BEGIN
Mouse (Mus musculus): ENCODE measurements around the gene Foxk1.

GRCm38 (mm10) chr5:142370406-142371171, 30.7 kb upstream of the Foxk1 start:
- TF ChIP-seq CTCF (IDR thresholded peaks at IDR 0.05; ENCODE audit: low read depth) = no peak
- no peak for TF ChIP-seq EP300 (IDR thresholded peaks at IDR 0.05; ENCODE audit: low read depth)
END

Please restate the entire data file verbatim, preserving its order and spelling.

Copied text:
Mouse (Mus musculus): ENCODE measurements around the gene Foxk1.

GRCm38 (mm10) chr5:142370406-142371171, 30.7 kb upstream of the Foxk1 start:
- TF ChIP-seq CTCF (IDR thresholded peaks at IDR 0.05; ENCODE audit: low read depth) = no peak
- no peak for TF ChIP-seq EP300 (IDR thresholded peaks at IDR 0.05; ENCODE audit: low read depth)